Canadian internet pharmacist Kristjan Thorkelson had his license reinstated by the College of Pharmacists of Manitoba only days after the regulatory authority suspended him, according to a report by CBC News. The sudden reversal reinforces LegitScript’s assertion that Canadian regulation of these internet pharmacies is inadequate for protecting US consumers.
The Canadian regulatory authority confirmed to CBC News that the sanction was lifted in late December 2017 but offered no additional details. Thorkelson, who is the president of CanadaDrugs.com, had his license suspended less than a week previous because, according to the College's Complaint Committee, “his conduct presents or is likely to present a serious risk to the public.”
Canadian rogue internet pharmacies such as CanadaDrugs use the defense that Canadian regulation is sufficient to protect consumers, both in the country where they operate and in other jurisdictions, such as the US. But the lightning speed with which Thorkelson’s license was reinstated illustrates just how impotent these regulations are in safeguarding US consumers. Because CanadaDrugs didn’t commit a violation of Canadian law and didn’t harm Canadian citizens, regulatory authorities in that country have little cause or means to sanction the operator, even for crimes as egregious as selling counterfeit drugs.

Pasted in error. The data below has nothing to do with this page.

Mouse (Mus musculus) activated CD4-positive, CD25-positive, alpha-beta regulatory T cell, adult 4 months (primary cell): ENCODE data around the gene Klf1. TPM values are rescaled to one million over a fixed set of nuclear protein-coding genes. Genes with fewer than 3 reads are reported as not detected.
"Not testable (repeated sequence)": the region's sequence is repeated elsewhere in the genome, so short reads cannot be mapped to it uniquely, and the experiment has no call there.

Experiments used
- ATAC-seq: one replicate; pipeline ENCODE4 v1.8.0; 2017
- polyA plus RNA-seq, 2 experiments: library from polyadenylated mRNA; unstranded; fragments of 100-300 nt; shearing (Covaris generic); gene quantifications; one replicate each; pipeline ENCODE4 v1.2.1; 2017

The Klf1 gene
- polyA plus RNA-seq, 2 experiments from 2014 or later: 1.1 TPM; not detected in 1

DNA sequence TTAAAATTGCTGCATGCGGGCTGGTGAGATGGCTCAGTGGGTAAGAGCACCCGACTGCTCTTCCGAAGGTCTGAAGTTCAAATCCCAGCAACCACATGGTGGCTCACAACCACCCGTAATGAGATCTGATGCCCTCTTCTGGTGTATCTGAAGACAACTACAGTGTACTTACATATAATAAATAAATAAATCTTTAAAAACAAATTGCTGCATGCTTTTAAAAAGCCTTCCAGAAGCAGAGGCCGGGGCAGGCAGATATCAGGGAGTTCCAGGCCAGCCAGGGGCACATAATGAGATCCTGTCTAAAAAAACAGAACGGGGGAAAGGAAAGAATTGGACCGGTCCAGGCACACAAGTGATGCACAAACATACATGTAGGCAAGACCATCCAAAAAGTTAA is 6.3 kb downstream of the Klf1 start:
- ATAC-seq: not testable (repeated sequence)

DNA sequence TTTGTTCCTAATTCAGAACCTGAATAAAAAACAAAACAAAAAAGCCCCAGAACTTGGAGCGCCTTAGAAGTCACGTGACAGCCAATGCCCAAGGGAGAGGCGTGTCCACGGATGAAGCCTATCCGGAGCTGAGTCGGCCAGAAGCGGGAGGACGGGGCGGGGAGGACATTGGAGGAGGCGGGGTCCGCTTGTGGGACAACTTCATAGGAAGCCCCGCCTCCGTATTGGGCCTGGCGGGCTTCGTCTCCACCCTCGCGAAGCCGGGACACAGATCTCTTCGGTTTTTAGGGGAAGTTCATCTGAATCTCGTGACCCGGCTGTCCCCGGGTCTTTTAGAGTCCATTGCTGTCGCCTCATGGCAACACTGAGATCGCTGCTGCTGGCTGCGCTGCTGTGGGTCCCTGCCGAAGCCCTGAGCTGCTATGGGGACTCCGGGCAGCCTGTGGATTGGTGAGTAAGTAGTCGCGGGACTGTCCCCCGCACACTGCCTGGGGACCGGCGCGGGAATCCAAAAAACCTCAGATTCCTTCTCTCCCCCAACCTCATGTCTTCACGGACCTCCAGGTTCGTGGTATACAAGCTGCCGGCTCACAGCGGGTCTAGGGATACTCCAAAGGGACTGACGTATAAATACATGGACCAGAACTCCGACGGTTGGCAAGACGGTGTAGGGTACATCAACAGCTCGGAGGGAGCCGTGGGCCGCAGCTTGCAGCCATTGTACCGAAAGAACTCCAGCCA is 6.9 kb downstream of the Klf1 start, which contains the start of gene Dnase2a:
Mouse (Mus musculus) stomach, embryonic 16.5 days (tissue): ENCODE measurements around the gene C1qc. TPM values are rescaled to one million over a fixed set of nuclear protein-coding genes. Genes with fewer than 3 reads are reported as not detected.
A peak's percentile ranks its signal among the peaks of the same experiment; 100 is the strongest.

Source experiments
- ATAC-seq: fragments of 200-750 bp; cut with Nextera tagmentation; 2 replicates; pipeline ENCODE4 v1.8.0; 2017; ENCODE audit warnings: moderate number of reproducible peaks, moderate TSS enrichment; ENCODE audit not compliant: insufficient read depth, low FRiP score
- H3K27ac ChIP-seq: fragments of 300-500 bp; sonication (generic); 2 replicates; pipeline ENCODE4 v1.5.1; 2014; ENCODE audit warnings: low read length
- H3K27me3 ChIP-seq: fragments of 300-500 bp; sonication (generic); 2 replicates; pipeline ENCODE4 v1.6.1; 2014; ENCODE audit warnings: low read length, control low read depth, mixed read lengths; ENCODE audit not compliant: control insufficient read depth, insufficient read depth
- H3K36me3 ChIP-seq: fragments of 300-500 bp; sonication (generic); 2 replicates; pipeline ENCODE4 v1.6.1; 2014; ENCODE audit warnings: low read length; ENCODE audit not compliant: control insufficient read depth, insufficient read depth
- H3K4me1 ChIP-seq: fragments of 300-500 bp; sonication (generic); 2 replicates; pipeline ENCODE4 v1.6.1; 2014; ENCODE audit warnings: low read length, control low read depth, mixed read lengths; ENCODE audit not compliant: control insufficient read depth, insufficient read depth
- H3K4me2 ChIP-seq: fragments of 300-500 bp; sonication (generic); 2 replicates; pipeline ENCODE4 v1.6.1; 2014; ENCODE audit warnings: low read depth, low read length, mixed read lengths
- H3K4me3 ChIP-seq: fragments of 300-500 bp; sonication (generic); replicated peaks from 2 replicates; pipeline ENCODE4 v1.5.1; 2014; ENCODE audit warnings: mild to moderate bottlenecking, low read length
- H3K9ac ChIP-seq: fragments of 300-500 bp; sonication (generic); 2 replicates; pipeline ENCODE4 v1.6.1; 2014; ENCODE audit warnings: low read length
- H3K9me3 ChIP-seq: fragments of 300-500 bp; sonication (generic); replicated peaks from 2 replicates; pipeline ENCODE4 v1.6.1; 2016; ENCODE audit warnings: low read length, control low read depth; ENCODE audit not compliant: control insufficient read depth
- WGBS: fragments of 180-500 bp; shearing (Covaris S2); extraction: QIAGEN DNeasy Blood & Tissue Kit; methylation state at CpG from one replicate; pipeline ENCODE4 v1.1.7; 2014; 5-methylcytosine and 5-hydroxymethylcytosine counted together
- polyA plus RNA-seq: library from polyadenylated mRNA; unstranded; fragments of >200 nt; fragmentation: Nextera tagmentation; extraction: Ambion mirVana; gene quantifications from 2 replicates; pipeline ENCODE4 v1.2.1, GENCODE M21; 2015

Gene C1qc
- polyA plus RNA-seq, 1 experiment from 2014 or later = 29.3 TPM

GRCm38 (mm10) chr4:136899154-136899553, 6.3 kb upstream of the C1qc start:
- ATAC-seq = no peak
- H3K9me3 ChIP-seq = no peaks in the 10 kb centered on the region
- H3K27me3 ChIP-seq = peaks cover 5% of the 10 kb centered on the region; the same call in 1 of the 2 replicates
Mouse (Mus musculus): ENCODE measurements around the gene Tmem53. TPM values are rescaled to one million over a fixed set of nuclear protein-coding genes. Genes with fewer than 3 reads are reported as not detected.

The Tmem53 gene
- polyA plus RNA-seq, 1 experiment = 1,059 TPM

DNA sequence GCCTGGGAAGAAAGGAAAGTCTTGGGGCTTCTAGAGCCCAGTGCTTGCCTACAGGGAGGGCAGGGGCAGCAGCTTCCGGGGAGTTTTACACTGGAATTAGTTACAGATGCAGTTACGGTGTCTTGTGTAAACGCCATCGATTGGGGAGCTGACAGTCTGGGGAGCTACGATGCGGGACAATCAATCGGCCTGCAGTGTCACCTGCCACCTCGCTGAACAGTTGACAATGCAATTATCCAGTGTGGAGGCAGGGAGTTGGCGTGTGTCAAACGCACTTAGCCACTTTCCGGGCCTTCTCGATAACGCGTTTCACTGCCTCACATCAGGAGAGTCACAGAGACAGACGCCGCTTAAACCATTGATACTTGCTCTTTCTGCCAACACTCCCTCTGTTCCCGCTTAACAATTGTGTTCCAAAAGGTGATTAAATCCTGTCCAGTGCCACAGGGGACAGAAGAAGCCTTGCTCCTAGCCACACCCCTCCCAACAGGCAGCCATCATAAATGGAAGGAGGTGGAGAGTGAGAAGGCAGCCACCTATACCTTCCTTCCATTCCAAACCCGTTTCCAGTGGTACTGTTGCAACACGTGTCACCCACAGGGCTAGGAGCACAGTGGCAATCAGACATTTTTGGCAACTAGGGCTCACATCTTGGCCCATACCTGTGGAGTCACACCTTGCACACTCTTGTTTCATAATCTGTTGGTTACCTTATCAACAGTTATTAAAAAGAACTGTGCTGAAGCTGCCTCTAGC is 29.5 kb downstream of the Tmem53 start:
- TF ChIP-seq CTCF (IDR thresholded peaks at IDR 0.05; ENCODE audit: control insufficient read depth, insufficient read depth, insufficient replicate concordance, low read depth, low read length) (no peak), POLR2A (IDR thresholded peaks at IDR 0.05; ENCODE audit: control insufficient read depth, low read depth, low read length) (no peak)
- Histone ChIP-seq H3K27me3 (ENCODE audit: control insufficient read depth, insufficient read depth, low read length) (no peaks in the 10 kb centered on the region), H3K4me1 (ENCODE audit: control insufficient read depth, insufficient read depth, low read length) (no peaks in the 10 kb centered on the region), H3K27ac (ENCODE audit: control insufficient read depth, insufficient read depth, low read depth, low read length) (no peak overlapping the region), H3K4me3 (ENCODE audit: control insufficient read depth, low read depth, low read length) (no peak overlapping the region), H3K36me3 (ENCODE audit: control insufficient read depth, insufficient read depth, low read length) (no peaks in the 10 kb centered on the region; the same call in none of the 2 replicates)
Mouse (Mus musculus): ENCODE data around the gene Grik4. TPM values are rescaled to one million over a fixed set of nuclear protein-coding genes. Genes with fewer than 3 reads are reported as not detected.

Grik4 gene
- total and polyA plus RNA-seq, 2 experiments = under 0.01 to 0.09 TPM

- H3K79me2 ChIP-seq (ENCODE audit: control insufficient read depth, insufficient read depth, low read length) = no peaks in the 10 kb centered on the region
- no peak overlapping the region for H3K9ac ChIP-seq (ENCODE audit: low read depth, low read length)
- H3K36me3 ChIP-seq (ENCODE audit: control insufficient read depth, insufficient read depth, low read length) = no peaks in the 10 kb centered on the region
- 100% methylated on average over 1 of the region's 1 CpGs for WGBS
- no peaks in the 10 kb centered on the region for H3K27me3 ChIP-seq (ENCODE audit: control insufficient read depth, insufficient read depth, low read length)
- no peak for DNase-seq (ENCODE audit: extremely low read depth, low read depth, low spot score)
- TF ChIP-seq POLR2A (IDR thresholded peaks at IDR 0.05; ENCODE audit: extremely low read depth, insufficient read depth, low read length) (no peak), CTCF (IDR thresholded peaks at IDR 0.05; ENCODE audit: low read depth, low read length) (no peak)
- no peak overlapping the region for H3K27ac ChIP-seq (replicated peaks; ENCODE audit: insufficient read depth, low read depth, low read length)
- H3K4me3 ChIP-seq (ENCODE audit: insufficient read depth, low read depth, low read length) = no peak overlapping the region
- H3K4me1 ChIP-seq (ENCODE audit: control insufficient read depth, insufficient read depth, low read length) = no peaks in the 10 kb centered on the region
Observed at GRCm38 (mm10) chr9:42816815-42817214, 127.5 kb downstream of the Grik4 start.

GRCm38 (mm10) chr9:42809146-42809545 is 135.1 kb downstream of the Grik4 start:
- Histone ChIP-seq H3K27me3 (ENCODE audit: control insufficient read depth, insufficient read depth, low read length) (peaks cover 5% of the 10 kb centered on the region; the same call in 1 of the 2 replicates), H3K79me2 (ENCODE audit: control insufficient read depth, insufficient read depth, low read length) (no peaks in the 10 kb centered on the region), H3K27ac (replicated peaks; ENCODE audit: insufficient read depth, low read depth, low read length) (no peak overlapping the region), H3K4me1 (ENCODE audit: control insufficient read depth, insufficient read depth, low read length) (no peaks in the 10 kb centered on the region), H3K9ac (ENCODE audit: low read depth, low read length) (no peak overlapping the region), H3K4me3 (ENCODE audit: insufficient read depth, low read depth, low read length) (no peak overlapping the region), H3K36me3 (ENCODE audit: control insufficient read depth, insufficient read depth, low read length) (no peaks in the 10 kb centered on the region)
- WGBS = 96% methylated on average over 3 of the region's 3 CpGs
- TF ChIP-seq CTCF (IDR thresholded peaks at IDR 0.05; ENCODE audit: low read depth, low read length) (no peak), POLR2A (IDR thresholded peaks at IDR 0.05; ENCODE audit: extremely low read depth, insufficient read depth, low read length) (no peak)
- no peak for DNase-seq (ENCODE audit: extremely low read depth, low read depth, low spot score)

As LegitScript reported in July 2017, Thorkelson and five others were arrested last year and extradited to the United States for selling fake cancer drugs online. US federal prosecutors accused the men of illegally importing and selling $78 million worth of unapproved, misbranded, and counterfeit drugs to the US between 2009 and 2012.
Under a tentative plea agreement, which was detailed in US court documents filed in late December, Thorkelson would pay a $250,000 fine and serve six months of house arrest, followed by four and a half years of probation. The plea agreement would also have CanadaDrugs and two subsidiaries plead guilty, pay a $5 million fine, and forfeit $29 million. Were Thorkelson tried and convicted, he could face up to 20 years in prison.
According to CBC News, the presiding judge in a US district court in Montana must still accept the plea agreement. A date for that proceeding has been set for April 2018.